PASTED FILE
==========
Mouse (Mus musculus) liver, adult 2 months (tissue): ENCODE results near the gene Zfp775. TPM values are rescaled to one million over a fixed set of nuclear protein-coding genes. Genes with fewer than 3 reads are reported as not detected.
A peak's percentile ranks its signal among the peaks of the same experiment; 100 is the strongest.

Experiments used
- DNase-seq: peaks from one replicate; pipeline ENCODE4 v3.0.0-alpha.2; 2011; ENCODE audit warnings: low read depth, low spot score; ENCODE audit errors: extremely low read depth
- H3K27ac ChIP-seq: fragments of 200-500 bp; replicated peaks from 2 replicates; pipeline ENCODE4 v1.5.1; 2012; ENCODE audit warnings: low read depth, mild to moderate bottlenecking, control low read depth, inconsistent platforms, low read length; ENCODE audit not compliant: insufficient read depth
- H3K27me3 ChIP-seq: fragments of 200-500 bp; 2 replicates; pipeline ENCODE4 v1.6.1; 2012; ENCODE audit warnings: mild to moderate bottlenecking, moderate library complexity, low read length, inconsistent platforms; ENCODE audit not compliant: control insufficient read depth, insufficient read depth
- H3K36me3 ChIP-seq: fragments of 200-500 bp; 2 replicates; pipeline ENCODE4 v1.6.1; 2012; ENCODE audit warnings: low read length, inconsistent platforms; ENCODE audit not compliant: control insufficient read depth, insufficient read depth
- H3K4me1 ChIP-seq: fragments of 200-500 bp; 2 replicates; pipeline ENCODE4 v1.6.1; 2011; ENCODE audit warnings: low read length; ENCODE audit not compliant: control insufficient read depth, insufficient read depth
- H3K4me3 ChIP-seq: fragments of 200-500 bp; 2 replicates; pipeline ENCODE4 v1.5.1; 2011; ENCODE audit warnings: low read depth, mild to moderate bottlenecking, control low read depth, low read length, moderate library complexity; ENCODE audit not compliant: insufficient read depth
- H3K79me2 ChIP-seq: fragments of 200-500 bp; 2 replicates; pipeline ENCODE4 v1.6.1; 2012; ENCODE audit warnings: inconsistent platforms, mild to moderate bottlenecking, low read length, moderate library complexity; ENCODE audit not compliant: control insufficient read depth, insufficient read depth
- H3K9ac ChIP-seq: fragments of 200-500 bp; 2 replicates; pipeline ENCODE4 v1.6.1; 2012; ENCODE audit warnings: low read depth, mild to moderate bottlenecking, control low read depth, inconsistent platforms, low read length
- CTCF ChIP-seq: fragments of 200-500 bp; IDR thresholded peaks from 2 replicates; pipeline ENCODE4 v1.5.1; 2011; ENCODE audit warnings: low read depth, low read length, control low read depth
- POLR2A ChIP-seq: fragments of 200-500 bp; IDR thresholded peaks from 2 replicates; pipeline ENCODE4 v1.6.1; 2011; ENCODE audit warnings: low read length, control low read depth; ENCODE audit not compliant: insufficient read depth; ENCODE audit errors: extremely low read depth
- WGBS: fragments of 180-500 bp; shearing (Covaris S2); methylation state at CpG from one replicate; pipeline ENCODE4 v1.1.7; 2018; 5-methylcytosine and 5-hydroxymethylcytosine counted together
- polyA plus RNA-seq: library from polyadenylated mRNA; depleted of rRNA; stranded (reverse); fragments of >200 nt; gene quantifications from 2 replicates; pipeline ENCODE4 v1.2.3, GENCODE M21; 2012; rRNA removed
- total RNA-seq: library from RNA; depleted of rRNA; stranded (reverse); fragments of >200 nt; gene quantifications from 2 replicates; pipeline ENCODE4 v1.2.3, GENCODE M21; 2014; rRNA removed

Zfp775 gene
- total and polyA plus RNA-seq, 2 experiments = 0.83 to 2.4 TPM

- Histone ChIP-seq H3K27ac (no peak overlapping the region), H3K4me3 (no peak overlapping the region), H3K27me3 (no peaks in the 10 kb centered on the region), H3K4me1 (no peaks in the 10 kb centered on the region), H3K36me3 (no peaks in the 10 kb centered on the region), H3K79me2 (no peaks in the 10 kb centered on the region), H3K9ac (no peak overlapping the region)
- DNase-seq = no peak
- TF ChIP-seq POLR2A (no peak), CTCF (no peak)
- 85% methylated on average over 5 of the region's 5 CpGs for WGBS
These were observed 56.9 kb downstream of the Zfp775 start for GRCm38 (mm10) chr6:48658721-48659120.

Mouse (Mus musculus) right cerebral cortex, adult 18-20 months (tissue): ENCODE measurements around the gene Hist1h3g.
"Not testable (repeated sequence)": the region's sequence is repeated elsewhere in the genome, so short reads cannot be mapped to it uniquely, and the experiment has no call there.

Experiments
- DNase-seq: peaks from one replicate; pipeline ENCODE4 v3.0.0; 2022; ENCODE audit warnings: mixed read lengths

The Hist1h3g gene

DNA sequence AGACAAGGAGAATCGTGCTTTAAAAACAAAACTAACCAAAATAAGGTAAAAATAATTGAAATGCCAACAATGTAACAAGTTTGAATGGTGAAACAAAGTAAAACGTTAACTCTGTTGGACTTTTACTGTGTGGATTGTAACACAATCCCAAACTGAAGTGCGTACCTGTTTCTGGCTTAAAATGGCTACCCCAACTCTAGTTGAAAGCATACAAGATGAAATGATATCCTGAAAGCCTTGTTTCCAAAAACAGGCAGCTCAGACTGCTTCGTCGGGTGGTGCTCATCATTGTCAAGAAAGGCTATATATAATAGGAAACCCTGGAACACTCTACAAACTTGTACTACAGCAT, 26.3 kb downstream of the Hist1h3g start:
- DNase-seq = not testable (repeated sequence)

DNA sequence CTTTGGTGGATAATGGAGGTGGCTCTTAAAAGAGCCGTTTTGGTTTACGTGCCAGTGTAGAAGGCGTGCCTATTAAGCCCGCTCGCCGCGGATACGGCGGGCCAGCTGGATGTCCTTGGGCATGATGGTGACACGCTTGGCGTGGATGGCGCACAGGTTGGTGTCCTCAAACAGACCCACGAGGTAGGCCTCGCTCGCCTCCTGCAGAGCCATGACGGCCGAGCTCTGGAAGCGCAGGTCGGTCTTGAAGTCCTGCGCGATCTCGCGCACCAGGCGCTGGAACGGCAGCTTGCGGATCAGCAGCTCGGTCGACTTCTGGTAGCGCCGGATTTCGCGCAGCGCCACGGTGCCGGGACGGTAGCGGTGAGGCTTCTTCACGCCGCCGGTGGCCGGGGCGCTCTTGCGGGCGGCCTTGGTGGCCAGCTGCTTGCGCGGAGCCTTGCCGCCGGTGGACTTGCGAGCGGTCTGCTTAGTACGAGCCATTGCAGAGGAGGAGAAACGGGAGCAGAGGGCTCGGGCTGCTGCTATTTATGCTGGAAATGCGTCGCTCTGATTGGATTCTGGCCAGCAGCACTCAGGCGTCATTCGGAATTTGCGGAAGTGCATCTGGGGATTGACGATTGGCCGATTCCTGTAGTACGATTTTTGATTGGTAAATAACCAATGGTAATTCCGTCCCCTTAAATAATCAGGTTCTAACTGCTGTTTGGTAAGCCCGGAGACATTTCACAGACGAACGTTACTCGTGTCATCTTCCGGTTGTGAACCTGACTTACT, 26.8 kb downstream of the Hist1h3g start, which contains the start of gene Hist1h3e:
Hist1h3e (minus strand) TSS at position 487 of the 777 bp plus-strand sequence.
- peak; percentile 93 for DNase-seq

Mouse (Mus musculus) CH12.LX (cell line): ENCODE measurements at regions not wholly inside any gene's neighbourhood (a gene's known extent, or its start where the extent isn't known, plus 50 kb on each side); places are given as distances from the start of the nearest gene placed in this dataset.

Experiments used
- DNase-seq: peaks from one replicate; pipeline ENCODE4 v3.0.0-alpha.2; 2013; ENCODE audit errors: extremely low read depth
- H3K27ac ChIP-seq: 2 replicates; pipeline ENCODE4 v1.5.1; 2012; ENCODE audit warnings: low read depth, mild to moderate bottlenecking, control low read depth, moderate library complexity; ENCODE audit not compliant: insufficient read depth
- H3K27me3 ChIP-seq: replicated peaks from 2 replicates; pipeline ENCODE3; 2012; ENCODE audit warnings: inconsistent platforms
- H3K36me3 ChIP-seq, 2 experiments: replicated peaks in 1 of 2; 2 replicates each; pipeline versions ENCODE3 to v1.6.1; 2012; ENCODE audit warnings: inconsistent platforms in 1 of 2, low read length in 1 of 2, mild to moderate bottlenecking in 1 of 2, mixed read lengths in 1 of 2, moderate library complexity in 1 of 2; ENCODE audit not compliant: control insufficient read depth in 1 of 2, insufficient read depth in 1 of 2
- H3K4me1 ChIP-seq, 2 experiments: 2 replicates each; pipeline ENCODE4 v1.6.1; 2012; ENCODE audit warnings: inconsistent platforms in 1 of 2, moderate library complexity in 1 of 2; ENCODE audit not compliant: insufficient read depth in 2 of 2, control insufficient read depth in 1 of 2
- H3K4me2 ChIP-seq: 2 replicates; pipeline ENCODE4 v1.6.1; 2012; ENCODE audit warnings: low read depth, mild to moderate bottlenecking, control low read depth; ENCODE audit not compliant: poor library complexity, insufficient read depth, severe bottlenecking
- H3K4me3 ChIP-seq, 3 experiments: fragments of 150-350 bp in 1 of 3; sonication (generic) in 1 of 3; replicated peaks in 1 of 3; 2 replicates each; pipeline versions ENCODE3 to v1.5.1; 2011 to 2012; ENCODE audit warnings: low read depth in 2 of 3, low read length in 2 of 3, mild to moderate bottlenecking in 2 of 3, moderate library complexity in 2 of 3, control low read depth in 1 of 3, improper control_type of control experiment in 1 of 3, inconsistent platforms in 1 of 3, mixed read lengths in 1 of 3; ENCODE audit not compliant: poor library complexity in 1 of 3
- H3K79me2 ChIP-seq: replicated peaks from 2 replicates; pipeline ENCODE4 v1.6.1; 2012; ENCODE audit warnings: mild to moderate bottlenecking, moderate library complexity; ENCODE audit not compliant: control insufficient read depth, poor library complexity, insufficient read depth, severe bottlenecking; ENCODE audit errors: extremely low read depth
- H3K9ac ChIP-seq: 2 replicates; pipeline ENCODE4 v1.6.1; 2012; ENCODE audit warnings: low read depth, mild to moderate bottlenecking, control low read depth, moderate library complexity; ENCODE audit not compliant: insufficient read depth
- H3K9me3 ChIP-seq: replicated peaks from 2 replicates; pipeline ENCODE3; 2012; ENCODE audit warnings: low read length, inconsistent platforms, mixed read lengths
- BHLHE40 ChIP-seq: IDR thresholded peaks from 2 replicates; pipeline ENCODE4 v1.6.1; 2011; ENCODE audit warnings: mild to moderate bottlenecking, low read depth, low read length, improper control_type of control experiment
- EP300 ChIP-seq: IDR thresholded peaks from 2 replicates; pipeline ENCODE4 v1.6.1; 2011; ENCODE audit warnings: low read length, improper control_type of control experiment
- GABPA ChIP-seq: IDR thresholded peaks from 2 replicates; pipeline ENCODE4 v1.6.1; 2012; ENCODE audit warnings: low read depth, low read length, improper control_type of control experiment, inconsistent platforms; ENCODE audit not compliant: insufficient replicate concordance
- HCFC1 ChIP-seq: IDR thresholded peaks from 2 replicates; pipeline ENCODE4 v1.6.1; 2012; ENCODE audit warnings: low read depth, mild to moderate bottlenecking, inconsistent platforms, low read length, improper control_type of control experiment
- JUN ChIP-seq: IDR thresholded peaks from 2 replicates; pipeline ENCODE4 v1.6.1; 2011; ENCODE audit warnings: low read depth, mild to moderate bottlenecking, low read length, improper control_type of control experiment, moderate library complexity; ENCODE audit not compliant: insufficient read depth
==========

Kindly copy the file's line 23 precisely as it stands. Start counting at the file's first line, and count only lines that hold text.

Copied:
These were observed 56.9 kb downstream of the Zfp775 start for GRCm38 (mm10) chr6:48658721-48659120.